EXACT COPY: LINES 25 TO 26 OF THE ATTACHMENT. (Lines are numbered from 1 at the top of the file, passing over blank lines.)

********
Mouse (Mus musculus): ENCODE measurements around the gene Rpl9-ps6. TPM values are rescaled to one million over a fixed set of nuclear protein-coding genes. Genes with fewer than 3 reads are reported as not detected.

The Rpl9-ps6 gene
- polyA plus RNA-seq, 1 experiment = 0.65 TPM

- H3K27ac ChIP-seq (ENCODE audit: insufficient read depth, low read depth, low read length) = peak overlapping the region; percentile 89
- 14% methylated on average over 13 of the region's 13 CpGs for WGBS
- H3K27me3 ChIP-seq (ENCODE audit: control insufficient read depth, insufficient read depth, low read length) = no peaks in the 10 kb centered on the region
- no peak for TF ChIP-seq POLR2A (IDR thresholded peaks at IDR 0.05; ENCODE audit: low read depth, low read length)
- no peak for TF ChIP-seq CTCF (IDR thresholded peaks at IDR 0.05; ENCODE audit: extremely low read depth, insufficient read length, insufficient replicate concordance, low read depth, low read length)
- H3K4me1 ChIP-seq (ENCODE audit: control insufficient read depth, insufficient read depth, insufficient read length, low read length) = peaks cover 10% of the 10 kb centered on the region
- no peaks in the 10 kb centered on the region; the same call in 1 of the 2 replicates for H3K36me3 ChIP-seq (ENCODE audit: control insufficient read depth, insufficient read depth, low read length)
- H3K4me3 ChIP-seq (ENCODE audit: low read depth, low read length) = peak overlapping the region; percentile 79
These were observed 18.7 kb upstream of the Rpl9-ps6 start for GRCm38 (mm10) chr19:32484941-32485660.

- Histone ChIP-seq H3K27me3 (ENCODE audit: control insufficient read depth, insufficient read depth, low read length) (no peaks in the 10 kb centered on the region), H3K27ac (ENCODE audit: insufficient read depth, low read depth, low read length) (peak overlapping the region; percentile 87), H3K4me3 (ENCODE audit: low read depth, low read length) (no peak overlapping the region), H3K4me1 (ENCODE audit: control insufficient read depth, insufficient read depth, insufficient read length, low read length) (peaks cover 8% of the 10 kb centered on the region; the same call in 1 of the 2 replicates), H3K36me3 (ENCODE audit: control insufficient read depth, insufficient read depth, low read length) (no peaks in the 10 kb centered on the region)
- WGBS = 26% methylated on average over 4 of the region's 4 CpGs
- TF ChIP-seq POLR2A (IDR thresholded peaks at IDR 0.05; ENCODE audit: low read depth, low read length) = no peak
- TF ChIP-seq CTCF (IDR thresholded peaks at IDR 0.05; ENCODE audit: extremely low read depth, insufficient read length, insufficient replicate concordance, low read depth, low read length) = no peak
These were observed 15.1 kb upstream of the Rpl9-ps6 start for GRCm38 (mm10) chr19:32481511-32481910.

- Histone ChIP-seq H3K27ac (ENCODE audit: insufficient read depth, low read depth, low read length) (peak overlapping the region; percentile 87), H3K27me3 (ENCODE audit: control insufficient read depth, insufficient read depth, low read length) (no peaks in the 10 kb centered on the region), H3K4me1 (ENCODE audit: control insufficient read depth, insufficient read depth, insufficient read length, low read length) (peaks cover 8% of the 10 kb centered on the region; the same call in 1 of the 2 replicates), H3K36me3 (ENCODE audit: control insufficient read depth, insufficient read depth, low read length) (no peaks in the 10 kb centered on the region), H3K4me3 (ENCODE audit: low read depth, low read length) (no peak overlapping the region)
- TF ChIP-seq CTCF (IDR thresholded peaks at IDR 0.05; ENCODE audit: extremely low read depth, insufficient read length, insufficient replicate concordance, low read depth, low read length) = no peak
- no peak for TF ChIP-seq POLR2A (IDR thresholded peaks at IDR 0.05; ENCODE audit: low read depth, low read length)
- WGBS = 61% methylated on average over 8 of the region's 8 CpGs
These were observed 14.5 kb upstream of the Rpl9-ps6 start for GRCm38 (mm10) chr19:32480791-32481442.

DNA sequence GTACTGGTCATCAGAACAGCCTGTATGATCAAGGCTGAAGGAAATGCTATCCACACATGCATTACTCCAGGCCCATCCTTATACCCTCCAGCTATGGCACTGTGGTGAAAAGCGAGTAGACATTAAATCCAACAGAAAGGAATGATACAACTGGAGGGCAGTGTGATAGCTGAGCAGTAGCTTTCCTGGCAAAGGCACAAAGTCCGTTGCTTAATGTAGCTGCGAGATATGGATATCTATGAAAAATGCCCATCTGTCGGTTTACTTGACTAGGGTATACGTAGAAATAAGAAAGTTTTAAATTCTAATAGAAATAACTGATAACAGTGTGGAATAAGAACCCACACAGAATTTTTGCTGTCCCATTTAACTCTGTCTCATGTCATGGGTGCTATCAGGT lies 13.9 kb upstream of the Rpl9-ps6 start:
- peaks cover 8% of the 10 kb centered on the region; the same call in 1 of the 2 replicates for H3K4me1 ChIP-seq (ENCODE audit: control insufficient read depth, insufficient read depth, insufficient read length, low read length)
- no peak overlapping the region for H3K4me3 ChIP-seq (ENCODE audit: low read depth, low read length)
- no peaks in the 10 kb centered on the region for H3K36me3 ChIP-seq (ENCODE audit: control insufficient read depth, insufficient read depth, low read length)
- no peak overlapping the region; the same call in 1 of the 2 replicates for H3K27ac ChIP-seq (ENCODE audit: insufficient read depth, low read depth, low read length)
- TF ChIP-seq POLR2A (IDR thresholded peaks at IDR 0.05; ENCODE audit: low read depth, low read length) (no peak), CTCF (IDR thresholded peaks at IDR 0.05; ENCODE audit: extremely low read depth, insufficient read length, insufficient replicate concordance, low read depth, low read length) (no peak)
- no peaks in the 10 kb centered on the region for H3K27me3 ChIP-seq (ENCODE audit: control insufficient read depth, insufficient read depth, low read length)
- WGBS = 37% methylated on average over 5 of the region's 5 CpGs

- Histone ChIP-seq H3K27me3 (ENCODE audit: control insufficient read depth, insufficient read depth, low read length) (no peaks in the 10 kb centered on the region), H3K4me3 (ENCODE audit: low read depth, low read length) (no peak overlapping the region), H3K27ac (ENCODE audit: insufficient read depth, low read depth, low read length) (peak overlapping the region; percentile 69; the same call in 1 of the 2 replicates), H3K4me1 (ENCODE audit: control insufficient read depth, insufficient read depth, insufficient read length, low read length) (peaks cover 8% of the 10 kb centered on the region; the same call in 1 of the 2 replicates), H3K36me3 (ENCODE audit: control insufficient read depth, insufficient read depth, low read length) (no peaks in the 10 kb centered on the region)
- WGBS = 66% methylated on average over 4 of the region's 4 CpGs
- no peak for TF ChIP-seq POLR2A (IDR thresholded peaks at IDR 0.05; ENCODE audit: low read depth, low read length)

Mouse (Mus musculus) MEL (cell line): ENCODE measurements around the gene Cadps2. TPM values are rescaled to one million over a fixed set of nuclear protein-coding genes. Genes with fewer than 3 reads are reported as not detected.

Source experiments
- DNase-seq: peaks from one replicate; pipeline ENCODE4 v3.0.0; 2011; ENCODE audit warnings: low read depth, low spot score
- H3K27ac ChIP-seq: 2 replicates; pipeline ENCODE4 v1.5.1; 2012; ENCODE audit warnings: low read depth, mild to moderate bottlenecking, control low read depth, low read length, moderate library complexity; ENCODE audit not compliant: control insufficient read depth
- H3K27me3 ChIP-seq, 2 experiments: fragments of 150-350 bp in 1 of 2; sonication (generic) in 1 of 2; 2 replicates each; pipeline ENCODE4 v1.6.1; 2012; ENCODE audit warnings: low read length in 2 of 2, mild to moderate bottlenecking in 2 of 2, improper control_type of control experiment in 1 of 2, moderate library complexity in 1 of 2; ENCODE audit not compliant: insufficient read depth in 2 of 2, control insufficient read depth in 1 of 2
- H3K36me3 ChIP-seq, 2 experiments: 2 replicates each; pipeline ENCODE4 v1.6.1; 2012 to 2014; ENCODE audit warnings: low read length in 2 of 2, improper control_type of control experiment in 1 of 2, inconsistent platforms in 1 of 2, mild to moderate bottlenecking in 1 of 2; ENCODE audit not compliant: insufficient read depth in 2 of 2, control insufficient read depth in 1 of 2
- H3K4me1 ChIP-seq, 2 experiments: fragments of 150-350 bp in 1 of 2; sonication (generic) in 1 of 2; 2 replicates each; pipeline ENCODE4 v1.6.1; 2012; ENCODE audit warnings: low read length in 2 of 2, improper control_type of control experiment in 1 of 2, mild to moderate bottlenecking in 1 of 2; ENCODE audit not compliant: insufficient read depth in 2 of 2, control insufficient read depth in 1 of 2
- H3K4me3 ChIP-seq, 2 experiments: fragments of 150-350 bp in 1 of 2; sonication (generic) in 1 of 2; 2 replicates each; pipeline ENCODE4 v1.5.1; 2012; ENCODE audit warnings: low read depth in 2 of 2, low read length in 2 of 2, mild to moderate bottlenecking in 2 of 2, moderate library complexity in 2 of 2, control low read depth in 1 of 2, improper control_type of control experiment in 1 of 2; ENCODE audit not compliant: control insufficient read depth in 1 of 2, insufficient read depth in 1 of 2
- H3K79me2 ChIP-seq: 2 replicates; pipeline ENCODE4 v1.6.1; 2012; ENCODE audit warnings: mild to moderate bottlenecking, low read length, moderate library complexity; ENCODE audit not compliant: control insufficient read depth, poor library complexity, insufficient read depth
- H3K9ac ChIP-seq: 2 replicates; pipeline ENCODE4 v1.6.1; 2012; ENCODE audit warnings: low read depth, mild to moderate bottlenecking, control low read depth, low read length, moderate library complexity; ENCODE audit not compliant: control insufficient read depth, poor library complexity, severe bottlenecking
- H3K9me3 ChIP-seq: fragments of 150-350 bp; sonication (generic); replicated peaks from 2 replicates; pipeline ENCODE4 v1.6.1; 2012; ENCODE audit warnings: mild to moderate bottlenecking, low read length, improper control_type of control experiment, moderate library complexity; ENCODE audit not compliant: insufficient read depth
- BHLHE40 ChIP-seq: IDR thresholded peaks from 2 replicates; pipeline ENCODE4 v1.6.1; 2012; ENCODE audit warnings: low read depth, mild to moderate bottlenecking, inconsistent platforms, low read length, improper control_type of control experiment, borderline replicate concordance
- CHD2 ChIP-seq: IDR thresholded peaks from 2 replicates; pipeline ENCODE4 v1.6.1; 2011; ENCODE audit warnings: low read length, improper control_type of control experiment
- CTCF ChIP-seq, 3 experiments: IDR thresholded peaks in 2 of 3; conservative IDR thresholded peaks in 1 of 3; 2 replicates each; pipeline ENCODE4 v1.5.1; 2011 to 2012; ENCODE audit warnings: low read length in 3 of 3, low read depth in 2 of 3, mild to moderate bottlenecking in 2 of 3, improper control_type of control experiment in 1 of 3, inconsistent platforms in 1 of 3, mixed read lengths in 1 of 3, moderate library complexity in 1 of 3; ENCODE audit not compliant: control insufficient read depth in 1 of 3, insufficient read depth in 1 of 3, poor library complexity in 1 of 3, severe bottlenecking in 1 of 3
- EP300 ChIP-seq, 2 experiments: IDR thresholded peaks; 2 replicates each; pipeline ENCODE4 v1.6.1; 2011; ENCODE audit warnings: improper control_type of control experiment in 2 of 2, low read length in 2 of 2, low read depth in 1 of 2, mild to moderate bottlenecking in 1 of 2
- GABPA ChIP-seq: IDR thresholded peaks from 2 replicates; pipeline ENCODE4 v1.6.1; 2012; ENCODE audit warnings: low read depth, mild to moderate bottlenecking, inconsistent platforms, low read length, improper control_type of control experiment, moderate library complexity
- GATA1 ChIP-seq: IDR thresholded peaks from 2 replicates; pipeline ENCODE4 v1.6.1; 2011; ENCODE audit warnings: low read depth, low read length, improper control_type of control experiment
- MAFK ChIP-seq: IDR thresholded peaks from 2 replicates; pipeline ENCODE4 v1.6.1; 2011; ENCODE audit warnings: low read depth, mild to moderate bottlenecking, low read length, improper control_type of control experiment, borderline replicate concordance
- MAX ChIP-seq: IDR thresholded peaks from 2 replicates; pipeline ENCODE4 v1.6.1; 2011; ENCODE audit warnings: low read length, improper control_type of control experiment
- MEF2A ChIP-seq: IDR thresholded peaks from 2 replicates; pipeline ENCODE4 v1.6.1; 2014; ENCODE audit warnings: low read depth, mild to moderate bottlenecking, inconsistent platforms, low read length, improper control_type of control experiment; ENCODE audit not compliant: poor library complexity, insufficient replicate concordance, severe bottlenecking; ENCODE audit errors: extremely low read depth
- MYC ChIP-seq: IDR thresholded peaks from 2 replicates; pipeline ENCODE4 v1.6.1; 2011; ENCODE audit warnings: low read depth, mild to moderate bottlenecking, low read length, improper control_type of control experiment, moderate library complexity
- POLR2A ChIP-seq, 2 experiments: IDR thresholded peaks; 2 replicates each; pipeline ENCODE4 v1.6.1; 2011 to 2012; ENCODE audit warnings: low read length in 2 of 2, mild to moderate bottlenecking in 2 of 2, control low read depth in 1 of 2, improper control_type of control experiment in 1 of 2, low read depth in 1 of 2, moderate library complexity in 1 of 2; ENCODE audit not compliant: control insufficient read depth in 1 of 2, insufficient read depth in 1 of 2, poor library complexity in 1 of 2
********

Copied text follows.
- no peak overlapping the region for H3K4me3 ChIP-seq (ENCODE audit: low read depth, low read length)
- no peaks in the 10 kb centered on the region for H3K36me3 ChIP-seq (ENCODE audit: control insufficient read depth, insufficient read depth, low read length)